Monday, March 20, 2017
Mommy Mondays: Infant Hearing Tests
I was chatting with a friend the other week and she mentioned she was about to have her son's hearing tested. She asked about the process, knowing we had done that with Thatbaby. And it made me realize that this is a topic that might be good to share information about, since it's not that common a process. I know before Thatbaby got tested, I turned to L&O for as much information as she could provide.
At 12 months, the only recognizable word Thatbaby had was "uh oh." But he did have a couple other words, that were...off. Like zuzzz for shoes and appajay for pumpkin. It made me question where there was something wrong with his hearing that was causing him to mishear and mispronounce words, and making it more difficult for him to acquire language.
I brought it up at his 15 month appointment, and his pediatrician wasn't terribly concerned since he had passed his newborn hearing test, but knows that I'm not usually the parent who worries unnecessarily, so he referred me to a pediatric audiologist for a hearing test. While we were in the office, he did a visual inspection of Thatbaby's ear with the otoscope, to make sure there was nothing obviously wrong with his ear structure. There wasn't.
Now, here arises the real question. The hearing test itself. How do you test the hearing of a nonverbal child? Well in our cases, this is what happened, which is also similar to L&O's experience and the experience of a friend whose son had a hearing test the same day at Thatbaby. So I'm hoping this is universal enough to help anyone else about to experience the test.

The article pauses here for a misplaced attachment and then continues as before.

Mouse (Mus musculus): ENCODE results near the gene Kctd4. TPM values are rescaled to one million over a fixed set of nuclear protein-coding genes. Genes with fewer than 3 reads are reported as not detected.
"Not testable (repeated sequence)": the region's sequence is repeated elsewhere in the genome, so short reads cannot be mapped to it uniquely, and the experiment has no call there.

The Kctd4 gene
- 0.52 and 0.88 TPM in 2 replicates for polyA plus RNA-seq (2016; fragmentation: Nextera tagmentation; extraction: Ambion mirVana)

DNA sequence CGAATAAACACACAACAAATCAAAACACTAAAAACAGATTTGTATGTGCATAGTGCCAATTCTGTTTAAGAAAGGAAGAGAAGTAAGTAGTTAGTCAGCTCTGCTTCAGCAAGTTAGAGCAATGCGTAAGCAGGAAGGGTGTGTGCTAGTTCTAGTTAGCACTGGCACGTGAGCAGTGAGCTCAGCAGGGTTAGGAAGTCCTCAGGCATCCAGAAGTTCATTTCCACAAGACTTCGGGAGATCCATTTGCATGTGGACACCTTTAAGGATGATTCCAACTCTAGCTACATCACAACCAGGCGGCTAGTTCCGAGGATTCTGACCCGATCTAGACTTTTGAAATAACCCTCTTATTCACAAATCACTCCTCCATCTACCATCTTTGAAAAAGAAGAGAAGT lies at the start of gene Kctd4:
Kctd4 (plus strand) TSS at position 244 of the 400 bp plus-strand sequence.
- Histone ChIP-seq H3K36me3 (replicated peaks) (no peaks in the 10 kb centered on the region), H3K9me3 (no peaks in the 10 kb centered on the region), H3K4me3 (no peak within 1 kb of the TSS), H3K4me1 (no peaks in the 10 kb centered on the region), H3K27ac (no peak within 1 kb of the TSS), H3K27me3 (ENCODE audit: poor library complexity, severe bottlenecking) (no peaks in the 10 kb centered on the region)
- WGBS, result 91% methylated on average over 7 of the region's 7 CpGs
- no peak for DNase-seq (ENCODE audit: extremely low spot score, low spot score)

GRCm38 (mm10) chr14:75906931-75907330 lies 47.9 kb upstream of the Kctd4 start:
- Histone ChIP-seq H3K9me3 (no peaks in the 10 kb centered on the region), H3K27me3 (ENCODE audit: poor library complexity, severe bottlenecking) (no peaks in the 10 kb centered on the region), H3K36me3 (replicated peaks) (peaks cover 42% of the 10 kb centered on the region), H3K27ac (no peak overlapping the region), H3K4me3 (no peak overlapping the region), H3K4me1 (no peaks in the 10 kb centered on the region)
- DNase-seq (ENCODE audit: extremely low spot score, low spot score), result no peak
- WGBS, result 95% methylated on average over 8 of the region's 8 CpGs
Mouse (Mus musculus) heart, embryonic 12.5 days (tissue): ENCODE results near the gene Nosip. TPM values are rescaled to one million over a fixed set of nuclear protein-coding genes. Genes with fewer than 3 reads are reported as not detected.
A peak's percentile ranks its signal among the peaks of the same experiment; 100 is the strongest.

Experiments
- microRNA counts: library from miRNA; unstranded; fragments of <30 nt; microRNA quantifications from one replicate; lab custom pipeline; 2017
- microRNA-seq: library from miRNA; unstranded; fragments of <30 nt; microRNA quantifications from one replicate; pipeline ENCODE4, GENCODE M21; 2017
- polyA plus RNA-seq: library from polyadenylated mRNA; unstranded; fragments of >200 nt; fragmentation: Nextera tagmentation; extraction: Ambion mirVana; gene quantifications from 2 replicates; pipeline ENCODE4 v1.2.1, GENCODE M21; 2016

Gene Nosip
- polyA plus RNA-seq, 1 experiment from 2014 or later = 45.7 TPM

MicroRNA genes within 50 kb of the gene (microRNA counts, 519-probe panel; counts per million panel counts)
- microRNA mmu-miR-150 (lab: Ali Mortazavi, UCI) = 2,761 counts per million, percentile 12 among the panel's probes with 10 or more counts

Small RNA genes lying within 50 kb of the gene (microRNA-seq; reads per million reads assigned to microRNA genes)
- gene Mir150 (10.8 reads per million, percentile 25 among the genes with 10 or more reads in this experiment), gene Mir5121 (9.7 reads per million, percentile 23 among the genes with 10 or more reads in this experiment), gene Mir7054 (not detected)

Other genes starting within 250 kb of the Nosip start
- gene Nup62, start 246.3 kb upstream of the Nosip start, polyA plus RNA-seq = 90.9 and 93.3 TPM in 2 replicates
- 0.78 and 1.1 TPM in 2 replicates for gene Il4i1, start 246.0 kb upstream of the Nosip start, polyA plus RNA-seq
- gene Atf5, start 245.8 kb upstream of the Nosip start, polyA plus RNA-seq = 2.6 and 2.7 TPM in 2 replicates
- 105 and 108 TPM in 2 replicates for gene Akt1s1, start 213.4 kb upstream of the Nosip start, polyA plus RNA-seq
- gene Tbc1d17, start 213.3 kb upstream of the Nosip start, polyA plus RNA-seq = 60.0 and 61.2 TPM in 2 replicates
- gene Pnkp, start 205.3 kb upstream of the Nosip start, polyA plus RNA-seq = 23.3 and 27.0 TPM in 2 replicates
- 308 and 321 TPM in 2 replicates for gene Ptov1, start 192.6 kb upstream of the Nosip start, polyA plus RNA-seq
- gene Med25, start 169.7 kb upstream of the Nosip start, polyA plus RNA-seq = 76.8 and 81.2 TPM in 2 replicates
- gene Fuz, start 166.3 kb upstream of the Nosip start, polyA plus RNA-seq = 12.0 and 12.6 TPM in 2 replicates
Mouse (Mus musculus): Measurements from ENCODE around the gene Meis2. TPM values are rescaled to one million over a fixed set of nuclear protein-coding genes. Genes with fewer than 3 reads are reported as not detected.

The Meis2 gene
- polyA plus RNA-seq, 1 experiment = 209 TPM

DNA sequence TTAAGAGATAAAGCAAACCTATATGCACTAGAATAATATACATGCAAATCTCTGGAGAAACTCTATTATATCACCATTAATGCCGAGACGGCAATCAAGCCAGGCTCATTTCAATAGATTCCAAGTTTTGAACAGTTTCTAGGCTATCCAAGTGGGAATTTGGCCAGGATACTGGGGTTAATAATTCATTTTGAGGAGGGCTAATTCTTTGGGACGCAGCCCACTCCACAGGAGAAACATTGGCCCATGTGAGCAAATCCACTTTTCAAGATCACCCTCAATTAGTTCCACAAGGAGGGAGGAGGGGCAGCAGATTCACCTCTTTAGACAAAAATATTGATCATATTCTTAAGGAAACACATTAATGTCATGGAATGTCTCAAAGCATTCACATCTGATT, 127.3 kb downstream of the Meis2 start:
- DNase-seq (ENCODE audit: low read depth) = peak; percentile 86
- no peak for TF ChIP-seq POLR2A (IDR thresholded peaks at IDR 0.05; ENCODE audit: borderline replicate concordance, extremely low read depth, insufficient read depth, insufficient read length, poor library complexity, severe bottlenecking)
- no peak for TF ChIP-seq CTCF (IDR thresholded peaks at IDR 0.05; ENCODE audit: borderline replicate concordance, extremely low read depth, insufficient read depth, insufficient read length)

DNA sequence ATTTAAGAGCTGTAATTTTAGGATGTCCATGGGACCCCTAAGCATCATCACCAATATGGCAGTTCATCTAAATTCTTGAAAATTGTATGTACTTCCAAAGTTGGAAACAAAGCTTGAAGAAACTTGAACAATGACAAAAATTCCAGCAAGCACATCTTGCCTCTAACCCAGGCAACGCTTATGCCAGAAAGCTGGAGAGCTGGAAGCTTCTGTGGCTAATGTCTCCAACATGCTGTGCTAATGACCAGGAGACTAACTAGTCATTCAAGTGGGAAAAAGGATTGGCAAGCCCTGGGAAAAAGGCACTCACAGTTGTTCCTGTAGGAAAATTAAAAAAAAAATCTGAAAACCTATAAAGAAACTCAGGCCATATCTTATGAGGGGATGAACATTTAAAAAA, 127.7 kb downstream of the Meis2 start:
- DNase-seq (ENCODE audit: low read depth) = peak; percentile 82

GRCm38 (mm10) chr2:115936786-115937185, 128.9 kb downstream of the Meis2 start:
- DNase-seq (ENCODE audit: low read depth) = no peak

The first part of the test was objective. While Thatbaby sat on my lap, the audiologist placed an instrument in each ear and measured the waves that bounced back from the cochlea/cillia in front of the cochlea.
The doctor then repeated this form of testing, this time measuring the waves bouncing back from the ear drum.
These tests all came back with normal results. According to the tests, all his ear functions were working normally. So then came the subjective part of the test. He should be able to hear, but could he?
Thatbaby and I sat in a box of a room with me sitting between two speakers and him on my lap. Beneath each speaker was a stuffed animal. In front of us was a stuffed animal (one of those yappy electronic dogs).
The audiologist would randomly alternate between speakers above each side animal and see if Thatbaby turned toward the noise/animal. Between each side he would set off the yappy dog in front of us. (Thatbaby caught on to this pretty quickly. He would turn toward the appropriate animal, then immediately look at the dog to wait for it to turn on. As soon as the test was over he went running up to the dog)
Which answered my question about his hearing. Everything was functioning normally, and he was hearing fine. Which meant he was just quirky with his pronunciations (still is) and just on the slower side when it came to speech. The entire experience was fairly quick, and very painless. Thatbaby even danced down the hallway after it was over.